Most of the time we did pretty well together, though I think she's being raised in a culture of -- well, not as much respect for adults as we're comfortable with.

I think the purpose of respect, when it hierarchizes age, is safety. You want to be able to tell a small child to stop -- and they stop -- and the truck, or whatever is coming down the street, doesn't run over them. That kind of command-driven safety is lacking sometimes, with the result that we are very tired grandparents after these visits. The kid does try, but she's got years of helter-skelter behind her already. It's not easy for her, or us.

That said, the old lady (me) and the young lady (she) went up to the park by the boat basin and had a pretty good day. At her suggestion, we went fishing, and she hauled in an undersized kokanee, which we carefully released after a bit of a petting session. Then we moved up to the playground, where she practiced on the monkey bars for a while, and then discovered some sprouted acorns.

The acorns were a big hit. She dug holes all over the park, and basically planted a forest. We also collected mistletoe, lichens, and moss, which had come down in the big storm, and brought these home to add to the greenery on the mantel. A few extra critters appear to have been added to the menagerie -- mostly small tree spiders -- but the effect is quite cheering.

A particulary rewarding aspect to this visit is that Granddaughter has become a very good audience since the last time she was here. We went through the Sendak-illustrated Nutcracker that has Hoffman's entire, weird, but worthwhile story, with all the chapters that are missing from the ballet and the board books. Beloved would read a chapter, then later in the day I would, and when Granddaughter knew we had had come to the chapter called "Conclusion," she placed a bookmark in it and saved it for the morning of her departure. As Beloved rounded up Granddaughter's things to drive her back to the Big City to the North, we came at last to Marie's wedding to the Prince, and were all three quite emotionally affected.

After they left, I cleaned house, and kept finding stray socks and toy people, and such. I didn't realize I so much missed having children in the house.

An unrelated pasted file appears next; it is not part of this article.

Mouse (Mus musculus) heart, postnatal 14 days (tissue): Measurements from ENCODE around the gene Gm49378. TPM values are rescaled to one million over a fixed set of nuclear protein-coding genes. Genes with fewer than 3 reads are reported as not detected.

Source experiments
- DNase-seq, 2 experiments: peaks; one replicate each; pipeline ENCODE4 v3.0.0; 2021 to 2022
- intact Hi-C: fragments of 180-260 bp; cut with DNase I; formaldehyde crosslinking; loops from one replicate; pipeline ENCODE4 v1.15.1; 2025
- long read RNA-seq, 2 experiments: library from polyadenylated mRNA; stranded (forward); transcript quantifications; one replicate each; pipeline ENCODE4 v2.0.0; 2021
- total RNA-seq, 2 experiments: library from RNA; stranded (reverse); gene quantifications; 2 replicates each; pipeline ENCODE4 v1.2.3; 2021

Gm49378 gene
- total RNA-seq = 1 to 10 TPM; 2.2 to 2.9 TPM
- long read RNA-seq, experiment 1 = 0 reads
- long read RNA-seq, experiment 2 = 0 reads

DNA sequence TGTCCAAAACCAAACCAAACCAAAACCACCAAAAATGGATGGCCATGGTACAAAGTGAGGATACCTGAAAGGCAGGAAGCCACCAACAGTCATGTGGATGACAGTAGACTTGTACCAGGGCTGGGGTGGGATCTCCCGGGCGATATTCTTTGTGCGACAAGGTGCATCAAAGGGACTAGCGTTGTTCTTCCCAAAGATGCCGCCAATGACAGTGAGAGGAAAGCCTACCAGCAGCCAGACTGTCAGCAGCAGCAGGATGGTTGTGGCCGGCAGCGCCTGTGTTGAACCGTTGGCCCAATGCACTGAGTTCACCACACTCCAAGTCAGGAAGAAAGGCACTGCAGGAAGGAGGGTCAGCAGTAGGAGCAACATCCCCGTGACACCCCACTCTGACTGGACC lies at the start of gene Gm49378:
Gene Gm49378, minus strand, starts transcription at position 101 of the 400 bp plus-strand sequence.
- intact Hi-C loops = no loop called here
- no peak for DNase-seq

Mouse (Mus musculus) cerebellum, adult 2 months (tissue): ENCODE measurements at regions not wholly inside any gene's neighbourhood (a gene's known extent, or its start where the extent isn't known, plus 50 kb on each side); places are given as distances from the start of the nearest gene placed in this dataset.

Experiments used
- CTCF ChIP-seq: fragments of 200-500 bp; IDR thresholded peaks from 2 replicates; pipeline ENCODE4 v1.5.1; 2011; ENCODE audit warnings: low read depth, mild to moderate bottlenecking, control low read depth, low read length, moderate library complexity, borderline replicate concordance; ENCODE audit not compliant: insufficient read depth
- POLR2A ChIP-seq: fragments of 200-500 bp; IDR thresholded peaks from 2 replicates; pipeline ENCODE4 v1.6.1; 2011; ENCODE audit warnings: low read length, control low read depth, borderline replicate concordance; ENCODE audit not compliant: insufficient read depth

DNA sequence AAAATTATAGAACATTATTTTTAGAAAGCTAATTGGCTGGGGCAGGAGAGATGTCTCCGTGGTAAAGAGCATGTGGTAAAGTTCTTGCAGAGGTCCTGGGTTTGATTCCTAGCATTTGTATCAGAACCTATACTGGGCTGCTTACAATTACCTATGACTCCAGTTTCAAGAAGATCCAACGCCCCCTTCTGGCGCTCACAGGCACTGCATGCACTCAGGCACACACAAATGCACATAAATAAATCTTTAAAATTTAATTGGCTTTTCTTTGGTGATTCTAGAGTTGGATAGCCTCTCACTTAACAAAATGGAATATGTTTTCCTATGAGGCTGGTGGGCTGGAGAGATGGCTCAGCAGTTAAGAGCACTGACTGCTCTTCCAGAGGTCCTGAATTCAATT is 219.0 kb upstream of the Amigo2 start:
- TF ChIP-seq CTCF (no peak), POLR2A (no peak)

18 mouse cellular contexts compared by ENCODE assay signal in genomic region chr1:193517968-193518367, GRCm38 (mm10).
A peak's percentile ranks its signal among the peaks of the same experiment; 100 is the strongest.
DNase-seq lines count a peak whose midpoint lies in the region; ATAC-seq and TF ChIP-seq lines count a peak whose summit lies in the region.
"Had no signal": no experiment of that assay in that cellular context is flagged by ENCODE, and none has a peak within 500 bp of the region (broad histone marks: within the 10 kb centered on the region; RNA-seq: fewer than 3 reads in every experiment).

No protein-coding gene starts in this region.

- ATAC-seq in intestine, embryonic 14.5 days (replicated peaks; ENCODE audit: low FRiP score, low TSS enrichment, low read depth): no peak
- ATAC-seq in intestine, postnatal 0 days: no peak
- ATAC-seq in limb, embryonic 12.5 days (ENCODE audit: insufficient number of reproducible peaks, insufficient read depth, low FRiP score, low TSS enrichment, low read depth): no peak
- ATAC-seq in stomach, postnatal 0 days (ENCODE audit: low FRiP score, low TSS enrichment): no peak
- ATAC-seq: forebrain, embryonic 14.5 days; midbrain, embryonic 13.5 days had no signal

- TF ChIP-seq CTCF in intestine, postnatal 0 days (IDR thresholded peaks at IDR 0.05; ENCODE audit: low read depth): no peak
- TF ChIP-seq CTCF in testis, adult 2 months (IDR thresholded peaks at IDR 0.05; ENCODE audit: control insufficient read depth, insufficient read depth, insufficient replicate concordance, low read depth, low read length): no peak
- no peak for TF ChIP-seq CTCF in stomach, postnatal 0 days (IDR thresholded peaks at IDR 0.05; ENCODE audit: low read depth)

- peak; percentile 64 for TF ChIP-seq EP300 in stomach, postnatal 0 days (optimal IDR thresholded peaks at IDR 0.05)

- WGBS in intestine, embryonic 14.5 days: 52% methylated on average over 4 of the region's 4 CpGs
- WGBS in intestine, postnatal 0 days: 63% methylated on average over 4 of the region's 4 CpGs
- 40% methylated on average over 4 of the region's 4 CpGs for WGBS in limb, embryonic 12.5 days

Saturday, December 16, 2006

The howling wind

A brief respite from the storms

We heard there was a storm coming -- with winds of fifty miles an hour. Lots of storms here gust to fifty, but when fifty is sustained, that can mean trees down and power lines lying on pavement, crackling, and the like.

One of the venerable pseudo-cypresses framing the front of the Library was shoved over, and had to be cut up ignominiously and hauled away in a dump truck. Houses and parked cards in various areas were serving as resting places for trees both large and small. One man died when his pickup hit a patch of black ice; three experienced climbers have disappeared on Mt. Hood, and sixty people can't find them. A catamaran has washed ashore upside down, and bodies are appearing on the beaches. So it's been kind of a rough week here.

As I was driving home from work during some of the worst of all this, I saw three explosions of blue light against the black sky, and the neighborhoods around me went dark. I drove the twelve miles to our place through rain and an unaccustomed lack of illuminated windows. Even the country mall and its usually brilliantly lit gas station were out cold. Nothing glittered except for the headlamps of other cars.

As I reached our place, I found, at last, some light -- for Beloved had got out the candles and lit the kerosene lamps.

These lamps were passed down from my grandmother's mother. They're no-nonsense nineteenth century lamps, with a fluted glass base sweeping up to a champagne-glass shaped reservoir, a brass fitting for the wick and chimney, and the tall chimney itself. Regal in bearing, these lamps can keep a room fairly well lit. Thanks to the wood stove and the lamps, we had dinner, hot cocoa, and a good book. It was almost a let-down to have the power come back on just as we were going to bed. What had been a romantic interlude ended in a clock frantically flashing "12:00 -- 12:00 -- 12:00 -- ."